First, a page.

Texas-based VHA, a national healthcare network of more than 1,400 hospitals and 28,000 non-acute care providers, is using its nationwide comparative database to help US hospitals cut millions of dollars in wasted expenses from their high-cost cardiology, orthopedics and spine service line procedures with a new "Door-to-Discharge" programme.
The programme will make use of VHA's Physician PreferenceLYNX national comparative database, which provides performance metrics on patient procedures, clinical conditions, physician practice, operational measurements, readmission and mortality, among other factors. By looking at each patient's case as a single episode of care and applying Lean Management and Six Sigma methodologies, officials say the Door-to-Discharge programme can cut material use costs by as much as 30 percent, streamline patient flow by up to 40 percent and reduce supply chain acquisition costs by as much as 25 percent.
According to Patricia Tyson, vice president of performance services for VHA, financial pressures and future demands accompanying healthcare reform efforts will force hospitals to implement rapid and effective cost-reduction strategies that engage and align clinicians, physicians, administrators and staff. She explained that focusing on each step of the patient care process it is possible to monitor the expense and revenue opportunities buried within each step and help hospitals improve their financial position by preserving money that would otherwise have fallen through the clinical cracks. The programme is simultaneously tackling issues like room turnover time, registration delays and infections, all of which impact patients directly.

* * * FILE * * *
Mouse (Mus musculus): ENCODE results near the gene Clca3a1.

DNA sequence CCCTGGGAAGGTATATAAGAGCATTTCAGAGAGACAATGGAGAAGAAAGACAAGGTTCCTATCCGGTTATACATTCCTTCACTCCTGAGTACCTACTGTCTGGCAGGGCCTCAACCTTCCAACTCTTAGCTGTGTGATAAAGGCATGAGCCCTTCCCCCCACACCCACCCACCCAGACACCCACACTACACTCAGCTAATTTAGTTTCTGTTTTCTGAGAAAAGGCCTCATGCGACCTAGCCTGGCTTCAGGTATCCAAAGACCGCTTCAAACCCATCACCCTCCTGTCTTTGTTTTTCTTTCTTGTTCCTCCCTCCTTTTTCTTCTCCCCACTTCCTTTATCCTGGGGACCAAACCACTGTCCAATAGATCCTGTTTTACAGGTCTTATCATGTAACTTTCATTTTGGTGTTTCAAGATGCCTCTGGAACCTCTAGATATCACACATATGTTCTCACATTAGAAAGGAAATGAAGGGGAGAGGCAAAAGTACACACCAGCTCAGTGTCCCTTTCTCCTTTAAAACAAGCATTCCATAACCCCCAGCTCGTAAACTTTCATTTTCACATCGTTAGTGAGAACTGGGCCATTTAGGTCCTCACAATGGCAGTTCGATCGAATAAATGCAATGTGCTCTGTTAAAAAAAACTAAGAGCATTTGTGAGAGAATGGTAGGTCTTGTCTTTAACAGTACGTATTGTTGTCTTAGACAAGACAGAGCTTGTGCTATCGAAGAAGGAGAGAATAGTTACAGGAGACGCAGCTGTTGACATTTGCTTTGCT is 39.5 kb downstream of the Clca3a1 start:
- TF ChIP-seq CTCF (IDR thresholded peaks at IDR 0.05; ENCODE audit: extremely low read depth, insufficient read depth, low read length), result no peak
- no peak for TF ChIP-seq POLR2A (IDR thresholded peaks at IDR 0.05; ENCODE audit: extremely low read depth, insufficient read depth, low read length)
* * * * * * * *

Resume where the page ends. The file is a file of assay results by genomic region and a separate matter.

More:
VHA officials said Door-to-Discharge will target several areas in the process, including supply acquisition costs and use, ancillary service use, patient throughput, operational productivity, clinical quality, documentation and coding and physician engagement. The programme is designed to apply clinical metrics to these areas to minimise physician and nurse practice variations, improve the use of existing capacity, reduce waste and drive down service line costs.